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New Data Finds Parents Admit to Engaging in the Same Dangerous Driving Behaviors They Warn Their Children Against

New Data Finds Parents Admit to Engaging in the Same Dangerous Driving Behaviors They Warn Their Children Against

Liberty Mutual Insurance and SADD report teens speak up about their parents’ risky driving behaviors, but parents don’t always listen 

BOSTON (August 7, 2014) – As young drivers head back to school, countless efforts and campaigns each year attempt to deter them from reckless behaviors behind the wheel. However, the latest data released today from Liberty Mutual Insurance and SADD (Students Against Destructive Decisions) finds that teens are not the only culprits when it comes to making risky driving decisions. The new survey shows that parents engage in the same dangerous driving behaviors – including driving without a seat belt, texting, and driving after consuming alcohol – that they warn their children against. Equally concerning, nearly half (41 percent) of teens say their parents continue these unsafe habits behind the wheel even after their teens ask them to stop.

While parents may think they’re setting a good example for their teens, these findings suggest that some parents engage in unsafe driving habits more often than they might admit,” said Dave Melton, driving safety expert with Liberty Mutual Insurance and managing director of global safety. “Research shows that teens often replicate their parents’ poor driving behaviors, so it’s critical for the safety of everyone on the road that parents be a model for responsible driving whenever they are behind the wheel.”

 Parents’ Risky Driving Behaviors

According to the survey, parents actually admit to engaging in many of the same dangerous – and in some cases, illegal – driving behaviors that they warn their own children against, often at alarmingly high rates:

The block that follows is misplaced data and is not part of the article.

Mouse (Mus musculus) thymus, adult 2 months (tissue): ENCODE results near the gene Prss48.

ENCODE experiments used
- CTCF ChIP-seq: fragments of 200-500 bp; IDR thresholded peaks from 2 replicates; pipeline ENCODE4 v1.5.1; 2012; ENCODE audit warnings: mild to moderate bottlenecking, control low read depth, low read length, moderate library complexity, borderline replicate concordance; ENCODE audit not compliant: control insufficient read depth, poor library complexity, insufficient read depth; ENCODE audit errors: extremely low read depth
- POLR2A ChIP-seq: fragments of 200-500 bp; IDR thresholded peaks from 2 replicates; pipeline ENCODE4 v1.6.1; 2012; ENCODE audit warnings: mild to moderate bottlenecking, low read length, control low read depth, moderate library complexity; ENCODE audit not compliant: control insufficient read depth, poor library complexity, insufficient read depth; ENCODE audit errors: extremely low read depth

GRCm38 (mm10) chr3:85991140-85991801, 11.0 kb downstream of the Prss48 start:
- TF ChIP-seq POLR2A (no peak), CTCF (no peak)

• Talking on cell phone while driving: 86 percent
  • Speeding: 80 percent
  • Texting and driving: 40 percent
  • Driving after consuming alcohol: 34 percent
  • Driving without a seat belt: 21 percent

The data also reveals that the majority (83 percent) of teens say their parents engage in unsafe driving behaviors with them in the car, sometimes at higher rates than their parents like to admit. For example, 58 percent of teens say they have witnessed their parents texting and driving, and 41 percent have observed their parents driving without a seat belt.

Teens Speak Up, But Parents Don’t Listen

Teens are not only taking note of their parents’ risky driving behaviors, they are making concerted efforts to change them. Of the teens surveyed, 60 percent report they have asked their parents to put an end to dangerous driving habits, with texting and driving being the most common concern among teens (42 percent). Similarly, the majority of parents admit that their teens are speaking up:

  • 40 percent say their teen has asked them to stop driving without a seat belt;
  • 33 percent say their teen has asked them to stop texting and driving;
  • 26 percent say their teen has asked them to stop speeding; and
  • 23 percent say their teen has asked them to stop posting social media updates while driving.

According to the survey data, parents may not be taking these requests to heart. While the majority (84 percent) of parents say they change their driving behaviors when asked, nearly half (41 percent) of teens report that parents do not change their driving habits when requested to do so by their teens. Even more alarming is that more than a quarter (28 percent) of teens report that their parents even justify why they should continue to engage in unsafe behaviors behind the wheel, while 12 percent report that their parents ignore them completely.